A final topic, just barely broached, was the organization of the final product. It was clear that a set of four "area studies" volumes could be produced, one by each area-based team. But, to fulfill its ambition of the Collaborative Research Network, it would be better to have the concluding publication organized around cross-area and cross-disciplinary research questions.

These issues were not finally resolved, but they were put on the agenda for all future network meetings.

December 17-18
Network meeting at the University of the French Antilles in Schoecher, Martinique hosted by the France-French North Atlantic team. Attended by representatives from "Situating Russia," from the Southeast Asia team, and from the Xinjiang project, the network sessions of this meeting heard progress reports from area teams and then moved on to a discussion of what needed to be done to make the functions of the network more effective. The tri-level structure of the CRN was clarified: the level of the overall network, which coordinates all activities, being in particular responsible for stimulating comparative, cross-area analysis; the level of the team, which organizes meetings and provides communication within area-based teams and their working groups; and the level of the thematic working group, which initiates research and collects and summarizes findings. A tentative schedule of meetings for 2002 corresponding to these three levels was outlined.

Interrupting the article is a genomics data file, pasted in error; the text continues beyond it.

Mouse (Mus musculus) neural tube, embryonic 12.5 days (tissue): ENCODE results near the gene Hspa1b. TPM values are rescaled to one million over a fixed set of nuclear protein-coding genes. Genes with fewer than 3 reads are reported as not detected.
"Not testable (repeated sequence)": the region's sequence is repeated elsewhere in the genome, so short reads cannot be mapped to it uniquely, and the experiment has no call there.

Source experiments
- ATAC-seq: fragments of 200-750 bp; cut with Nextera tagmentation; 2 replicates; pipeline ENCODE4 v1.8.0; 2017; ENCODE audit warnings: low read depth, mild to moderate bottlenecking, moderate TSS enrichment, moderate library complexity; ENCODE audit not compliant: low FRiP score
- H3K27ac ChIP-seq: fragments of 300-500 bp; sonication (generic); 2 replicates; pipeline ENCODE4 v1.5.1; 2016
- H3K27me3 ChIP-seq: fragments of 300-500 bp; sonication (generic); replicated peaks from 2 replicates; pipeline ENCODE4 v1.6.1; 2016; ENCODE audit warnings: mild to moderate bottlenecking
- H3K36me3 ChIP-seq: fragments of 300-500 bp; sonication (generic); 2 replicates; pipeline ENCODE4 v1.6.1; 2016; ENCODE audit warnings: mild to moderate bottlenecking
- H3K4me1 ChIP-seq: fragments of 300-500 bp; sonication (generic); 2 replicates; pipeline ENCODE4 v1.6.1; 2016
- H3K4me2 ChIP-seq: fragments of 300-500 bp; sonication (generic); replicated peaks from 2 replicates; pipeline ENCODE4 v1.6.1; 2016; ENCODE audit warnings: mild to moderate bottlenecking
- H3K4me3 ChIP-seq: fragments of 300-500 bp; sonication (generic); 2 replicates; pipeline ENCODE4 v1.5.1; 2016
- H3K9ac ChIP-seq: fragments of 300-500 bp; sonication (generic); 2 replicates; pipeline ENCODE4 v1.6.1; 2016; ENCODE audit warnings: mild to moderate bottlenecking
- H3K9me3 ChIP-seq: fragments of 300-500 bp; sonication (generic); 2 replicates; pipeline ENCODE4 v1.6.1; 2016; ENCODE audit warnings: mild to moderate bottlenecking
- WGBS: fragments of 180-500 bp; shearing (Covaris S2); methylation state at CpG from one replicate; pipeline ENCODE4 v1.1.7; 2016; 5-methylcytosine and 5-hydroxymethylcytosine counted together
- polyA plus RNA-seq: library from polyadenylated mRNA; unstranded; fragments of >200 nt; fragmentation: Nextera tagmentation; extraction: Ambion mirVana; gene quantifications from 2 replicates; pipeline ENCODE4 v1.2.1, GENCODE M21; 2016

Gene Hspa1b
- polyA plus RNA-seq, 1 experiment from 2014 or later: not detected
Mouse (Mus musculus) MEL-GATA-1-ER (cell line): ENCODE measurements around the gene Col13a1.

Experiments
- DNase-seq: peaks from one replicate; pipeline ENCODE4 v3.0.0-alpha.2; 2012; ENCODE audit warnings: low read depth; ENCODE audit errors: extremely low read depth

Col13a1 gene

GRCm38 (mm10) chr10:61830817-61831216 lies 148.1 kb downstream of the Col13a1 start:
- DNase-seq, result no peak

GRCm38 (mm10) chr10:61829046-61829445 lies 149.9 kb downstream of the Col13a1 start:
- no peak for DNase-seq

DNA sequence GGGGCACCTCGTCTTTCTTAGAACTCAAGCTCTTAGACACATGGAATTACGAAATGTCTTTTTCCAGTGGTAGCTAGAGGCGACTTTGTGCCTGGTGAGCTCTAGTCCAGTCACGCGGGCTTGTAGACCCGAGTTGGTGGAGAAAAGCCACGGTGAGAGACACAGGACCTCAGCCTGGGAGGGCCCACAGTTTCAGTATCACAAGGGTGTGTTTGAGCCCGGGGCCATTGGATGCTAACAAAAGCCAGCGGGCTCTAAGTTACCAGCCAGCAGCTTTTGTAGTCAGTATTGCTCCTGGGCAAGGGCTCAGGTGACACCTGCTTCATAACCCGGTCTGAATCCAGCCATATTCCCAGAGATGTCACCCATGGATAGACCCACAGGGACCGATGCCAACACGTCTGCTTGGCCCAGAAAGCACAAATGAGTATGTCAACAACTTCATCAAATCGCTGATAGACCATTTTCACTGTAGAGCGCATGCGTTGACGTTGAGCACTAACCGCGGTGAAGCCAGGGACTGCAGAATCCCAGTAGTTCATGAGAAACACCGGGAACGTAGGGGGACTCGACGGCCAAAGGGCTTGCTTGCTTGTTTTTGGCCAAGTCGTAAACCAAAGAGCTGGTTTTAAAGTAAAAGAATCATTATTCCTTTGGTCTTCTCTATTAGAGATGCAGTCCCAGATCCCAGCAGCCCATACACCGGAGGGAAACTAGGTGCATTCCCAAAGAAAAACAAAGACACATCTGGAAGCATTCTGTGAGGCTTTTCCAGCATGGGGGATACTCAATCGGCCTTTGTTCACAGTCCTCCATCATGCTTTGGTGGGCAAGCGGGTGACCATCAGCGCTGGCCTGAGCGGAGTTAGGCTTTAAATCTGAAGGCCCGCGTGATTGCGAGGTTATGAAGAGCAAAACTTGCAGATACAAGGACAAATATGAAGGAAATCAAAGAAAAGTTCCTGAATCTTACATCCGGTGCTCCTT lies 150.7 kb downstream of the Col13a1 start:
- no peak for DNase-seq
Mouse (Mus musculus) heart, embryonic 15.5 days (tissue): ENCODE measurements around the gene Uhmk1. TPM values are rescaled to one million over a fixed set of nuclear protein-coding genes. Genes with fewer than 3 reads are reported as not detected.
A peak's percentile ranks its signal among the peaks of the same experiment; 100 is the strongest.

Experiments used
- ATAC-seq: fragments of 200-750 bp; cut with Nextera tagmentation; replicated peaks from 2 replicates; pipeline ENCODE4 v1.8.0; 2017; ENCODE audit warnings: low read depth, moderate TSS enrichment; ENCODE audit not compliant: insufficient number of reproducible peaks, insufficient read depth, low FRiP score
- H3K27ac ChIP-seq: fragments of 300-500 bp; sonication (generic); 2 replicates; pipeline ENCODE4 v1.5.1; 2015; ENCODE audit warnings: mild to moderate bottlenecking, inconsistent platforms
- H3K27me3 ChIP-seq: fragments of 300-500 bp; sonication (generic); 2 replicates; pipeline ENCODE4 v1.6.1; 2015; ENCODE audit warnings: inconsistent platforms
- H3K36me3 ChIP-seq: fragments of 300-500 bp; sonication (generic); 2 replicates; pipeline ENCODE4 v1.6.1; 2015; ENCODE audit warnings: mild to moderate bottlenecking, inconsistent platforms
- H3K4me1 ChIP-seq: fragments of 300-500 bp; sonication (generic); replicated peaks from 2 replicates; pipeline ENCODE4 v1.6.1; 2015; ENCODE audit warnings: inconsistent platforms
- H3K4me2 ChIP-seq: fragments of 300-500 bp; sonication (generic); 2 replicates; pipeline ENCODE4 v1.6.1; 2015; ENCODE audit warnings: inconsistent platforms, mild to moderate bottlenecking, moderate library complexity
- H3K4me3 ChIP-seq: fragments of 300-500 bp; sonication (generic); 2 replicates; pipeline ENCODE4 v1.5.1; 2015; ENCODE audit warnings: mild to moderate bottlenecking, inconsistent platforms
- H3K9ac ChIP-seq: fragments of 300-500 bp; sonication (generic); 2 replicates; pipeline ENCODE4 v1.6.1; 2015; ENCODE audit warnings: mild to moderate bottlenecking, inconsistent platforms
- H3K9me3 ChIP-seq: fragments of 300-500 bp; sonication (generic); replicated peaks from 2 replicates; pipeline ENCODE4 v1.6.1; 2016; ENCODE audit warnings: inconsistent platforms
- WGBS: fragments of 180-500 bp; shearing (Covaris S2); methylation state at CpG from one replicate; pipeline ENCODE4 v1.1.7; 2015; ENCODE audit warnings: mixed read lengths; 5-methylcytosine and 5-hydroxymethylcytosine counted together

The "team sessions" of this meeting were used to articulate a research agenda for the team, including a name for the project ("France and the French Atlantic World Since the Seventeenth-Century") and the composition and specific objectives of three working groups: "On boundaries of identity," "On migration and mobility," and "On color, culture, and citizenship."

In the interest of improving communication across the network, tentative plans were made for members of the France/French Atlantic team to attend meetings of working groups in Russia and Southeast Asia.

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For further project information contact Olga Buhkina. For other ACLS contacts, see staff listing.